Last week, Warren Buffet said something that really hit home with me about his investment choices. He said he follows a simple rule, to "be fearful when others are greedy and be greedy when others are fearful." As a believer in home ownership, it wasn't disconcerting back in 2004 or 2005 when many buyer's came to me wanting to find a home. Buying was a foregone conclusion in those days. At the Ely Walker Lofts release party, I remember some people that tried to reserve several lofts. Stories of huge profits from flipping lofts were legendary then and people wanted to cash in that night. I think about that evening often.
When the market really tanked in Florida, I thought about the launch party at Ely. I heard stories of people getting stuck with multiple units and not knowing what to do. Greed really reared its ugly side.
Despite the markets in many locations being turned upsides down and many of the builders downtown having to drastically change their business plans, the market isn't as horrible as we hear on the news.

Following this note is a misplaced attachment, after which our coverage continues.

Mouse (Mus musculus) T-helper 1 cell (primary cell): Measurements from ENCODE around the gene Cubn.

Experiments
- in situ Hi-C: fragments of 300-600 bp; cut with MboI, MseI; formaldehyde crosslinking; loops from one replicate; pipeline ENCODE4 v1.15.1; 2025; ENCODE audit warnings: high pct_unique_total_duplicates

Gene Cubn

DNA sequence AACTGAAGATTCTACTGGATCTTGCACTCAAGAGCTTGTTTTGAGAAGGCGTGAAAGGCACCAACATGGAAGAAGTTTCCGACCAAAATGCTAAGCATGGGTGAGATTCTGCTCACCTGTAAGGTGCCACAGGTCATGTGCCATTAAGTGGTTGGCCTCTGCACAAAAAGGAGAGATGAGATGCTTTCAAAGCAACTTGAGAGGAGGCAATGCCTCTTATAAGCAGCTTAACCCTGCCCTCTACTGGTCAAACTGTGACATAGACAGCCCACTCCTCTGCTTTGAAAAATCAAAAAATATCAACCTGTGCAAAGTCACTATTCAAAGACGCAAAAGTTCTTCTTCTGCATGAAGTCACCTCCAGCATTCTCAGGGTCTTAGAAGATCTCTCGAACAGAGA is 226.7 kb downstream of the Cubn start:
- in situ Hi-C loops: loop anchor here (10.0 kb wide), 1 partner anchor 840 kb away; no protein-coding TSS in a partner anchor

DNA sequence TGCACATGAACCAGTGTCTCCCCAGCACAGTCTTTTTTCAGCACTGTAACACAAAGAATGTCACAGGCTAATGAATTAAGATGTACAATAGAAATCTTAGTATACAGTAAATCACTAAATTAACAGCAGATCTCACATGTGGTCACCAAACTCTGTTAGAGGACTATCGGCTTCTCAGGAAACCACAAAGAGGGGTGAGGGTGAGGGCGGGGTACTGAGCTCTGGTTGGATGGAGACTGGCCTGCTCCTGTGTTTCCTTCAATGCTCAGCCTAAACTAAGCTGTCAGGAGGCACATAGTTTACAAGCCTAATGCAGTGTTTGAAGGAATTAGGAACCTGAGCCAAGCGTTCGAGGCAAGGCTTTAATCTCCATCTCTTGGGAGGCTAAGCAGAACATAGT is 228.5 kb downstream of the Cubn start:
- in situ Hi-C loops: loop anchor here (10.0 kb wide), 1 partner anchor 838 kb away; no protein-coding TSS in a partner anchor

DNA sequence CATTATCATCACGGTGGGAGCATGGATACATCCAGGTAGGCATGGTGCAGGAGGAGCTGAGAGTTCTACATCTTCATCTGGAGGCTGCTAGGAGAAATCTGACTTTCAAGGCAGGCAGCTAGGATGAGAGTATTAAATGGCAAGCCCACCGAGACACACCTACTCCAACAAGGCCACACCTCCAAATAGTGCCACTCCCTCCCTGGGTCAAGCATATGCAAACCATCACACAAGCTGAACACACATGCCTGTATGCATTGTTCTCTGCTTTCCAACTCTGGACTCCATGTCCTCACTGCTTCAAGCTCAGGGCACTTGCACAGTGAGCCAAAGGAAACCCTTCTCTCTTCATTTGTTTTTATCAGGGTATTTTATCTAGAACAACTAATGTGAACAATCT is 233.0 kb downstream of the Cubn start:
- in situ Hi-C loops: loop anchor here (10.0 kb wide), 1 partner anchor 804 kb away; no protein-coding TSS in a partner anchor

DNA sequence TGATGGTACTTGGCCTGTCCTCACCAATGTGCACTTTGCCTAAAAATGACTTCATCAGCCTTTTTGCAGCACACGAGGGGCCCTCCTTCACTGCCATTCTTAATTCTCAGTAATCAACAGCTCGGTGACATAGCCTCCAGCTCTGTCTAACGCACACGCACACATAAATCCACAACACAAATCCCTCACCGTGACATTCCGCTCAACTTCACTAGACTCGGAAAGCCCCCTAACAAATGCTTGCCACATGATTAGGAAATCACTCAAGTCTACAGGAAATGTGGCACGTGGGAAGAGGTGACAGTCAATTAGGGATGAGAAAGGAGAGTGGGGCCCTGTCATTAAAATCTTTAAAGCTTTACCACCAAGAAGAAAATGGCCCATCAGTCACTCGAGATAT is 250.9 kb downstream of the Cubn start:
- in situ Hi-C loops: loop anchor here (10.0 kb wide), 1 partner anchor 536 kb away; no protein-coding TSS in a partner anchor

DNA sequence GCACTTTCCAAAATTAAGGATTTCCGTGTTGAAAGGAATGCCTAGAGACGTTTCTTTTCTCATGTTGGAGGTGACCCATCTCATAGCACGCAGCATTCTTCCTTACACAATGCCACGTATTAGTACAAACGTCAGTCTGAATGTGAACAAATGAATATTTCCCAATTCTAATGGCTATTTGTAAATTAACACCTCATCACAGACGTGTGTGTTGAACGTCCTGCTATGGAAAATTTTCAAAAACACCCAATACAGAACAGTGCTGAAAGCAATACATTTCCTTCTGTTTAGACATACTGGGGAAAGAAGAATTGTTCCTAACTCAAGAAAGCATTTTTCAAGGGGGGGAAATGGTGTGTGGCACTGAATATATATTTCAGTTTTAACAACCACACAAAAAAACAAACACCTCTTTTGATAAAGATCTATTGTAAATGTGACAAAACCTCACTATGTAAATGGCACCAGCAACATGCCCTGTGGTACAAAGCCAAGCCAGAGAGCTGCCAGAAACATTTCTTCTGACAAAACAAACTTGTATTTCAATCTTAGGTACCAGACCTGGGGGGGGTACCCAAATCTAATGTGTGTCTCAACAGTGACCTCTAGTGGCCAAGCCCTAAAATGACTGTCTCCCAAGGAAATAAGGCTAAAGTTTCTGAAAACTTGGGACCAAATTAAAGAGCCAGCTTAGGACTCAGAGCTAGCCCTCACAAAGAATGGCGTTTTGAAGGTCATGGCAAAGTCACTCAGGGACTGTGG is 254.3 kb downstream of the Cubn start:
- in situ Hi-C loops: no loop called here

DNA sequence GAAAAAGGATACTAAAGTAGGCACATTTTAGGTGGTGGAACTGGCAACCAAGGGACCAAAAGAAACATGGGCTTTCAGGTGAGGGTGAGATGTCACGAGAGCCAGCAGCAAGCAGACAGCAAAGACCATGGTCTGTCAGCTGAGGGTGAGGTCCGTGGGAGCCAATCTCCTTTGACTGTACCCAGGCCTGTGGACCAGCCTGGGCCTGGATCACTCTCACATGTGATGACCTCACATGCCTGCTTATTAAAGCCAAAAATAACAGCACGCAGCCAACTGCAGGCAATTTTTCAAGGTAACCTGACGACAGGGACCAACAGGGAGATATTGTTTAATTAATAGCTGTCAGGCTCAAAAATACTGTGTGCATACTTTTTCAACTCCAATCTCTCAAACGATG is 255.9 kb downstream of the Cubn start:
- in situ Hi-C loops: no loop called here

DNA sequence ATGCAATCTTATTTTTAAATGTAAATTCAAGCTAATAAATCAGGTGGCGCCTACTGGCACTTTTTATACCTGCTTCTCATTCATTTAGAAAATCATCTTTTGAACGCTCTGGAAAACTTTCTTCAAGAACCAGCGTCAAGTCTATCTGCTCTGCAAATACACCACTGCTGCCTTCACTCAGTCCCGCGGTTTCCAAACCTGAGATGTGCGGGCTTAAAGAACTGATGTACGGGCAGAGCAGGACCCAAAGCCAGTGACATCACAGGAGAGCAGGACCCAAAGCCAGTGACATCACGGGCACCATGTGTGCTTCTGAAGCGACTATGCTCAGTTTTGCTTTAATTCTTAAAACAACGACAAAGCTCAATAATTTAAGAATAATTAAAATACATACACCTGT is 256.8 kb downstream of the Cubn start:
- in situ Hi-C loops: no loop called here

One presidential candidate is going around saying that the housing market has "collapsed". When the stock market collapsed during the great depression, it lost nearly 90% of its value. In contrast, our housing appreciation has mostly just flattened out with slight drops or slight appreciation based on market demand.
Other things I keep hearing is that the credit markets are frozen. No one can get a loan. "You watch too much TV!!" was what one mortgage lender told me. I had called him to ask if they'd be able to fund a loan set for closing last month. Of course, there are limitations. Some good, some not so good. Most of what industry professionals called "exotic loans" are a thing of the past. Also, much of the lending going on is in the form of loans that can be sold on the secondary market or otherwise insured by FHA or VA.
So thoughts about the world today are that the news media is spewing bad advice, engendering terror and paralyzing the community. People that buy homes right now are following the most fundamental rule in investing: buy low and sell high. Had I not gone on my buying spree last year, I'd be greedy right now.